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Author Topic: Why IS the bitcoin limited to 21 million?  (Read 11371 times)
Fuzzy
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June 28, 2011, 11:50:31 AM
 #1

Has anyone that is familiar with the source code behind bitcoin figured out why such an arbitrary number was chosen, and why it's so low to begin with?

21 million "scarce" bitcoins, to be the foundation of the new decentralized world currency?

Rumor has it that of the many iterations of bitcoin that the original dev had compiled, this just happened to be the one that snowballed, which explains why there is such a lack of built in security, and why the whole thing is so un-polished, it simply wasn't meant to be the final release/candidate.

Or maybe he got bored and just released whatever he had at the time and figured "let someone else figure it out".

Anyone have any reliable information not otherwise found on Wikipedia?
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June 28, 2011, 11:54:40 AM
 #2

Well some arbitrary number had to be chosen. Might as well make it 21 million  Smiley

Remember bitcoins can be divided up into really small fractions!

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June 28, 2011, 11:56:02 AM
 #3

Yeah, it's likely that it isn't an arbitrary number, but more related to the hashing algorithm chosen as the most efficient and secure.

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June 28, 2011, 11:57:12 AM
 #4

I seem to recall someone quoting Satoshi saying it was "an educated guess".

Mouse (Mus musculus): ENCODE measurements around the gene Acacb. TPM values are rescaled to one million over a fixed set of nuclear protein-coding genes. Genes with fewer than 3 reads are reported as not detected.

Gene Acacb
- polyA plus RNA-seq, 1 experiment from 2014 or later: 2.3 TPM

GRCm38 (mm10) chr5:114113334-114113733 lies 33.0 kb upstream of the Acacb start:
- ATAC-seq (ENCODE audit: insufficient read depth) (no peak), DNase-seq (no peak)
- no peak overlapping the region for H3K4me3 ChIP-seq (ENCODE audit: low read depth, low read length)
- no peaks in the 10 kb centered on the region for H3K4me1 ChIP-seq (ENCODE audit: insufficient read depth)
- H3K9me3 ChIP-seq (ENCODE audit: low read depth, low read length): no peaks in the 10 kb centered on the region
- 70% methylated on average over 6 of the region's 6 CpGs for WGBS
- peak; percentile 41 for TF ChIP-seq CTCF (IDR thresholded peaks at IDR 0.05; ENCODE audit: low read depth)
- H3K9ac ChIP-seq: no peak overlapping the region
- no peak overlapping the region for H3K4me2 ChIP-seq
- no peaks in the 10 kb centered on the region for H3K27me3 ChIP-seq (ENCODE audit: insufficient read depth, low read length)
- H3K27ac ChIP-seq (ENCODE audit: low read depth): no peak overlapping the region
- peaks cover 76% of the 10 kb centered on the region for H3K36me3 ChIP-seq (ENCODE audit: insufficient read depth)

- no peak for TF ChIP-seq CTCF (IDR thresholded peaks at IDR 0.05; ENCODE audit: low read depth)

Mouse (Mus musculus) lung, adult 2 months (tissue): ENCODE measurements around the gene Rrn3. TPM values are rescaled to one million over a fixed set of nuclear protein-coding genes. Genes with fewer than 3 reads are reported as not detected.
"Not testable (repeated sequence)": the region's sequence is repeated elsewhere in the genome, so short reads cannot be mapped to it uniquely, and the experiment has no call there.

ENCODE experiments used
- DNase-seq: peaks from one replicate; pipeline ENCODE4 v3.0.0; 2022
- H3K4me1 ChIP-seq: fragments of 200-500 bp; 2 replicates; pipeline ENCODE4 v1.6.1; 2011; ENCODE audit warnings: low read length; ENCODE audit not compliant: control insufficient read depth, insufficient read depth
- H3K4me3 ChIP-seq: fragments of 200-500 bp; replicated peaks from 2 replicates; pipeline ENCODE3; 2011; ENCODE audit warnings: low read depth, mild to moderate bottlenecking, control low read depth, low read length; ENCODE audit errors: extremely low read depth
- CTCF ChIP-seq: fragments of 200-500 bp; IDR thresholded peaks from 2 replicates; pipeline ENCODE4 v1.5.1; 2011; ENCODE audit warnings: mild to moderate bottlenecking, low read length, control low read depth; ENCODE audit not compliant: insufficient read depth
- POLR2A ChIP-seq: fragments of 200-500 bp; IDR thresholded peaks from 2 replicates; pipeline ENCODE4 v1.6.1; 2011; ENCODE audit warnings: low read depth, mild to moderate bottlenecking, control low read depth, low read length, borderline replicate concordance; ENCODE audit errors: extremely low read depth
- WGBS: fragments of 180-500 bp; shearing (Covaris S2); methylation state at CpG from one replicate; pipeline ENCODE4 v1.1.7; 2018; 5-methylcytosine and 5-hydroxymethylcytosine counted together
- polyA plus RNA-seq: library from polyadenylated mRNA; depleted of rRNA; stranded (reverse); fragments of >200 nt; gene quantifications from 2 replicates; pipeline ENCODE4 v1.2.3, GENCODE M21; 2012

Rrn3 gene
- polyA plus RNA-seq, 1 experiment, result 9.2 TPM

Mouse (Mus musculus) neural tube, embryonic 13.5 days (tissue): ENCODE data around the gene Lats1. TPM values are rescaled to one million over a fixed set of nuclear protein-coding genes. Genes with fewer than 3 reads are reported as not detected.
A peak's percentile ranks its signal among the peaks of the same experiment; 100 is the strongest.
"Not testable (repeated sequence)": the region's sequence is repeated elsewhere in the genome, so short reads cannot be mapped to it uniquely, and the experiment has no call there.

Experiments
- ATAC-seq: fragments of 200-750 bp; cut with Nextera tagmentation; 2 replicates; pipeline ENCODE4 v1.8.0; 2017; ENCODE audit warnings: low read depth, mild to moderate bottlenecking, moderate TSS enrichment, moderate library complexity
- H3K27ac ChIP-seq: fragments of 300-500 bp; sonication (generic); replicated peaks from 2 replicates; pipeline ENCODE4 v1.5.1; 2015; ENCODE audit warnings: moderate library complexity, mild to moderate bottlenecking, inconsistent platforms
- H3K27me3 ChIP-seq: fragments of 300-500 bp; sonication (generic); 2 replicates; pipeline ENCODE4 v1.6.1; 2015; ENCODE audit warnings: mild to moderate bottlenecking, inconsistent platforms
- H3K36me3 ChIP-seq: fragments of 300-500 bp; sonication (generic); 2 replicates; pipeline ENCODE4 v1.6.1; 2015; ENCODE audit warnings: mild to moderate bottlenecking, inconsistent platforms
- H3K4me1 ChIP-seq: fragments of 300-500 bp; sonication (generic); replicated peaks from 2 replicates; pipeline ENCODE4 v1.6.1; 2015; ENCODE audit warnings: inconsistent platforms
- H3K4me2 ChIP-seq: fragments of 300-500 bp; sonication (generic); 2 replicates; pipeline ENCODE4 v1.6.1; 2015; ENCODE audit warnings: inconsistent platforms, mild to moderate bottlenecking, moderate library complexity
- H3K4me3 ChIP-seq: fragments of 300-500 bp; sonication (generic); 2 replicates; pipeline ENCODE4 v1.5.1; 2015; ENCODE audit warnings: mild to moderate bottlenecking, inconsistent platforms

Whatever that means.

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June 28, 2011, 12:06:41 PM
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I seem to recall someone quoting Satoshi saying it was "an educated guess".
Whatever that means.

I think Satoshi has a very black sense of humour.


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June 28, 2011, 12:36:20 PM
 #6

I also don't understand the reasoning. If you're serious about a currency becoming a major player in the world, you'd at least try to keep the expected single unit value in the same order of magnitude as existing currencies. That's also what was done with the €. Once it exists it will lead its own life and establish natural exchange rate levels, but 21M can never do that.

In any case, we can always correct it. Just create a new currency, which is not minable, but only obtainable by exchanging BTC. The BTC that is exchanged will be lost from the Bitcoin circuit.

You could think of multiple coexisting virtual currencies, each based on its own economical model.
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June 28, 2011, 12:41:51 PM
 #7

move the decimal place, voila! Plenty of coins!
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June 28, 2011, 12:51:01 PM
 #8

I also don't understand the reasoning. If you're serious about a currency becoming a major player in the world, you'd at least try to keep the expected single unit value in the same order of magnitude as existing currencies. That's also what was done with the €. Once it exists it will lead its own life and establish natural exchange rate levels, but 21M can never do that.

In any case, we can always correct it. Just create a new currency, which is not minable, but only obtainable by exchanging BTC. The BTC that is exchanged will be lost from the Bitcoin circuit.

You could think of multiple coexisting virtual currencies, each based on its own economical model.
We can fix it just by changing the capitalization. Just as 1 calorie is 4.814 joules but 1 Calorie is 4,814 joules, if at some point in the future, 4.814 BitCoins is a fortune, we can call it 4,814 BiTcoins.

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June 28, 2011, 12:53:58 PM
 #9

The 21 million actually derive from a few other educated guesses, which may be a bit easier to relate to:
- 10 minutes between blocks (network propagation delay doesn't allow this to be much lower)
- 50 BTC per block (that's probably the most arbitrary)
- 4 years between block reward halving (that might come from expectations about the growth-rate of Bitcoin usage)